Saturday, February 13, 2010

Alcoholics with a poetry problem

I've seen it increasingly in the past few weeks, months, and years. And I have to admit that the problem is, if anything, getting worse. Yes, alcoholics with a poetry problem are seen all over the city, infesting our cafes, bars, and pubs, committing blatant acts of verbalism at tables, on stage, in front of microphones.

Many people in Melbourne will be asking, how has it come to this? How have we let our once-carefree alcoholics turn to these terrible, soul-destroying acts of poeticalness?

I suppose it must have all happened so gradually. An open-mic night here, a night that was supposed to be spent getting wasted on a bucket of ouzo instead turning into a ribald joke-telling session. Before these people knew it, they must have found themselves slurring metaphors and alliteration out in front of an appreciative audience. Sometimes these once-proud alcoholics don't even drink alcohol!

Yes, I know the temptation is always there to read a poem or two, to indulge in a spot of wordplay. But is it worth it, really? The momentary linguistic thrill you get from the pleasing combination of words, the felicitous use of adjectives, the charming and elegant way the poems are structured? Couldn't we be better spending our time drinking booze?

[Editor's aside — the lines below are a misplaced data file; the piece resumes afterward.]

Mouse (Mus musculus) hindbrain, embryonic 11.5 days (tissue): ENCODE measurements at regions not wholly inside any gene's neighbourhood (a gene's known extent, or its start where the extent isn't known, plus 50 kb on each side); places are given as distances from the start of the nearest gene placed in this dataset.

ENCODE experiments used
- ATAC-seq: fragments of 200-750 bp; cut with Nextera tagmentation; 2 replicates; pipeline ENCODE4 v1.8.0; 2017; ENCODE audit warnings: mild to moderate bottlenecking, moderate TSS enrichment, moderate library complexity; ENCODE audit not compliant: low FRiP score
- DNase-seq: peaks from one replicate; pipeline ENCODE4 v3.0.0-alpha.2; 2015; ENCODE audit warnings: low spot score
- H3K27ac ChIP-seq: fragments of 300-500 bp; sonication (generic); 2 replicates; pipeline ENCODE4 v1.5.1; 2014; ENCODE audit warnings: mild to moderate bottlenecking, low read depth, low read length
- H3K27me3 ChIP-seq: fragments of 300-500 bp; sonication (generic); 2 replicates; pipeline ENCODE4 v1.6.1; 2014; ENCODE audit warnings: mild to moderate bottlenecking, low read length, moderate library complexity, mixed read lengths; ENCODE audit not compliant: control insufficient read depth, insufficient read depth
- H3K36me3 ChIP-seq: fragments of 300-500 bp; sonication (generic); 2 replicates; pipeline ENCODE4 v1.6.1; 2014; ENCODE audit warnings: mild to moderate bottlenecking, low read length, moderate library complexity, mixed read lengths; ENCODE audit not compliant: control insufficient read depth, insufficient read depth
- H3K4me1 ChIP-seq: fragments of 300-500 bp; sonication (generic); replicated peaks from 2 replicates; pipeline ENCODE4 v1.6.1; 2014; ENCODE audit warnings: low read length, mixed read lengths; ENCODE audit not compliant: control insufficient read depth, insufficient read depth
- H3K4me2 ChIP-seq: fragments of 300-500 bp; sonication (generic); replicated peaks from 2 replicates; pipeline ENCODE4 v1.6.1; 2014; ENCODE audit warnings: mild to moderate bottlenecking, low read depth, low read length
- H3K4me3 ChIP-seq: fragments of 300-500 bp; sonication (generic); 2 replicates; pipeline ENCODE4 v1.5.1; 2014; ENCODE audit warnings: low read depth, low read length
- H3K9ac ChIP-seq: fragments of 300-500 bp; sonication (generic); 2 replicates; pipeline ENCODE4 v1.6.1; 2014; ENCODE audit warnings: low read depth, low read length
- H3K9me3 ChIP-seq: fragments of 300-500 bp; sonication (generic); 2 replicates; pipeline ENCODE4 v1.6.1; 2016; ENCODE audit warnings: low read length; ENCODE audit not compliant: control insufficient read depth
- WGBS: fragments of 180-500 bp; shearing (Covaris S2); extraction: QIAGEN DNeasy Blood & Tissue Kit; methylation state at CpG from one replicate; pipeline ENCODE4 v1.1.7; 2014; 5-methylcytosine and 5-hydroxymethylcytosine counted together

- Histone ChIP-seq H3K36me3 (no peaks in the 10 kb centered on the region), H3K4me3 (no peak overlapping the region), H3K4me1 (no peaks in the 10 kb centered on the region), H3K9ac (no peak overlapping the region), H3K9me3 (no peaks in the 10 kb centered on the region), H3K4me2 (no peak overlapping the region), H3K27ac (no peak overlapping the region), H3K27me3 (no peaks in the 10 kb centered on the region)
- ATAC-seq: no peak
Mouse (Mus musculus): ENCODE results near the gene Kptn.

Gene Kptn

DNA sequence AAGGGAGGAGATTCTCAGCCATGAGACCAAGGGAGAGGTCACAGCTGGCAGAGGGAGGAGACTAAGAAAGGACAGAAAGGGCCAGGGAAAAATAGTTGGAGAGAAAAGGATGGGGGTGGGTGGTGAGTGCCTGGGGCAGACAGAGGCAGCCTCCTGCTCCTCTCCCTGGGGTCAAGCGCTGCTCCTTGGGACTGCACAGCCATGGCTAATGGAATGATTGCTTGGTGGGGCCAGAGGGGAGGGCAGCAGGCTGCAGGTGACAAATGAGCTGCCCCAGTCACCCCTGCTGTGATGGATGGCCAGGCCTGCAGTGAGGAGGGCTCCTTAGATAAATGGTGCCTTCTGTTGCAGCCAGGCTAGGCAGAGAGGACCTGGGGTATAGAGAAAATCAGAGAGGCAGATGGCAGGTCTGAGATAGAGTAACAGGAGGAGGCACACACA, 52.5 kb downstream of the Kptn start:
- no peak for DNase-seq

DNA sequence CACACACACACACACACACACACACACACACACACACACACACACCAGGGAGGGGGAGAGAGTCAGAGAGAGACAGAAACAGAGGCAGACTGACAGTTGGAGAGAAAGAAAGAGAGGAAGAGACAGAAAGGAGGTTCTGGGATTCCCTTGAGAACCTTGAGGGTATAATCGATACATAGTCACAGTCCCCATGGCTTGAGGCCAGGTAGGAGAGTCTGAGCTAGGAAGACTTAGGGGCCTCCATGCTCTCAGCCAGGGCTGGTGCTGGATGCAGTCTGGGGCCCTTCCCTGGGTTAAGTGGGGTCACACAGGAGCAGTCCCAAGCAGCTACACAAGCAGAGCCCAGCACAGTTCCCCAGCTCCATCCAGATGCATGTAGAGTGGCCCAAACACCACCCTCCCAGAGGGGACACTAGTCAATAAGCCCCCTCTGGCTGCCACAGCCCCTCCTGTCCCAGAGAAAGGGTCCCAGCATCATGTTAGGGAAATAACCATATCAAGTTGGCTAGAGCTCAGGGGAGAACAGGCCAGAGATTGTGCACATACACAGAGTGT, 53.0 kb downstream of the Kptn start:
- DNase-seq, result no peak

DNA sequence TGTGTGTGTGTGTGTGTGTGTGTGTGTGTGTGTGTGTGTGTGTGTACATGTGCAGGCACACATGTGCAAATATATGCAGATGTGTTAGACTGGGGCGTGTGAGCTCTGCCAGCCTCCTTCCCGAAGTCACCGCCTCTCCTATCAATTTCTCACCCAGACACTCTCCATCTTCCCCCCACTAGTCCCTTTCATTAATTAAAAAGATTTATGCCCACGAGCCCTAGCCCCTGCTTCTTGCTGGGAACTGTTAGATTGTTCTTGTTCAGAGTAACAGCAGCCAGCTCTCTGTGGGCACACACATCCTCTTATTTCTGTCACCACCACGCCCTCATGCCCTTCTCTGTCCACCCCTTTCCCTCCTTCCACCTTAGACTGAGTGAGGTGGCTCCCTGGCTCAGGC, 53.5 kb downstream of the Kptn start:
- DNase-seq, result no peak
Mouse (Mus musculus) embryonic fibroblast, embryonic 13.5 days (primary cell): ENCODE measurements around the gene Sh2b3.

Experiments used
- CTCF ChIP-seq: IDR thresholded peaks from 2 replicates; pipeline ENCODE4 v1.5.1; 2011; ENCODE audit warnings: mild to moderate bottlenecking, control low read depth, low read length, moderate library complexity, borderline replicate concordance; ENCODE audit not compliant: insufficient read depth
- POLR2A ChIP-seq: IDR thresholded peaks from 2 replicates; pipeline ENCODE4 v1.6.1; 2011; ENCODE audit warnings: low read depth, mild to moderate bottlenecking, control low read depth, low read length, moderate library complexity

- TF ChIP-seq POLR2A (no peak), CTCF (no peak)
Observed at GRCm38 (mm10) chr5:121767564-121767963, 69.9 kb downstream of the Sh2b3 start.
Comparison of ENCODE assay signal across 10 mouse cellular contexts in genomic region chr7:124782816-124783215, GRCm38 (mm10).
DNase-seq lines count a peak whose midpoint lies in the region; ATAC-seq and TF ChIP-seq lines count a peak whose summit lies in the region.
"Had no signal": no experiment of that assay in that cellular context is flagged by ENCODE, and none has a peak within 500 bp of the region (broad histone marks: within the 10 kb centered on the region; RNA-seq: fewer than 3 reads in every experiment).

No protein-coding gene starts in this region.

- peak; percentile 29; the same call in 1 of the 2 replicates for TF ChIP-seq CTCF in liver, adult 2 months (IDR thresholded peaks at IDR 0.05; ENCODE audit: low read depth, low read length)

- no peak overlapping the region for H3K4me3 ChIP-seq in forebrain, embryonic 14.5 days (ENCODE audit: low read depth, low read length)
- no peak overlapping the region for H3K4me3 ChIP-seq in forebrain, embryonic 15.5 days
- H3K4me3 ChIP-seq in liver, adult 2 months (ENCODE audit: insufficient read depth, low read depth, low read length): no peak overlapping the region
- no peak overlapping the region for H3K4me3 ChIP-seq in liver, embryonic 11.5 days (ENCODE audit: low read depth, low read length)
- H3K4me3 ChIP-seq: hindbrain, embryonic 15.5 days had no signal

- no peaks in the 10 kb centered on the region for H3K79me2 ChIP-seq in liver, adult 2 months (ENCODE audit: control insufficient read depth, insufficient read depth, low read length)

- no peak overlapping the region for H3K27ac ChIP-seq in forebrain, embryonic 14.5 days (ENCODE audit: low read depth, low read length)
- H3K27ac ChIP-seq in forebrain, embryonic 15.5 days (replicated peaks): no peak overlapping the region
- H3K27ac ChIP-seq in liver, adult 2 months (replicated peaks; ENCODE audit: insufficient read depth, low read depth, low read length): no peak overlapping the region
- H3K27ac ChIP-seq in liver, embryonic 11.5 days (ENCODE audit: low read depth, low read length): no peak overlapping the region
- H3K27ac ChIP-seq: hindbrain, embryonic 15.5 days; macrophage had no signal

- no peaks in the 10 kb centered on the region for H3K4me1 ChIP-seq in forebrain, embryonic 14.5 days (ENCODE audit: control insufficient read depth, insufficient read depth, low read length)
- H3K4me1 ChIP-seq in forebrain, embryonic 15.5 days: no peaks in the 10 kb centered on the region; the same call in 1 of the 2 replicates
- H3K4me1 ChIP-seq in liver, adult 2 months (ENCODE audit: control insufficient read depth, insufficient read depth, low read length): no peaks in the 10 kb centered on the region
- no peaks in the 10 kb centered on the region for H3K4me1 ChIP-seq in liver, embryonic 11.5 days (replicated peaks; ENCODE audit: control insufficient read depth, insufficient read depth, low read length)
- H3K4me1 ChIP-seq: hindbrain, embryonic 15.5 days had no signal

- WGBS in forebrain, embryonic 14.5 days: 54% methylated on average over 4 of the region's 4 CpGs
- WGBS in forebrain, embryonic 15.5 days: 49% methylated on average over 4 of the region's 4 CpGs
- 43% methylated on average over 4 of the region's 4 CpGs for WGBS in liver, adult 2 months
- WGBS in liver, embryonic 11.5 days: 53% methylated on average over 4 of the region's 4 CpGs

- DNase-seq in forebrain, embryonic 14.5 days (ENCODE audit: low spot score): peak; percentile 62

Perhaps it is time for concerted action from the state government: a crackdown from law and order on all practitioners of poetry, higher regulation, limiting the amount of rhymes that can be said in any one venue at any one time - that sort of thing.

I'm toddling off this afternoon to the Dan O'Connell Hotel, and I'm going to steadfastly refuse to indulge in any acts of poetry. Nope. Not one bit... Perhaps you could come, too, and contribute to Melbourne's thriving alcoholic culture. Perhaps I can help to dissuade other alcoholics from indulging in their poetry habit. For just one afternoon. Baby steps, and all that.


Mitzi G Burger said...

Surely poets have the right to freely associate (especially when they're mixing metaphors and serving them with a twist of something tangy)?

Dan the VespaMan said...

And herein lies the problem Tim. The irresponsible attitude of establishments such as the DOC hotel, who blatantly allow patrons to over-indulge on poetry. They don't care do they, they simply don't care and then leave society to pick up the pieces.

Should their staff not be trained in the "responsible service of verse"?

bruised Bruce said...

But what if one is a poet but doesn't know it?

TimT said...

Then we make the poets may not know it, but they sure do show it. And before you know, it lowers the whole tone of the place.

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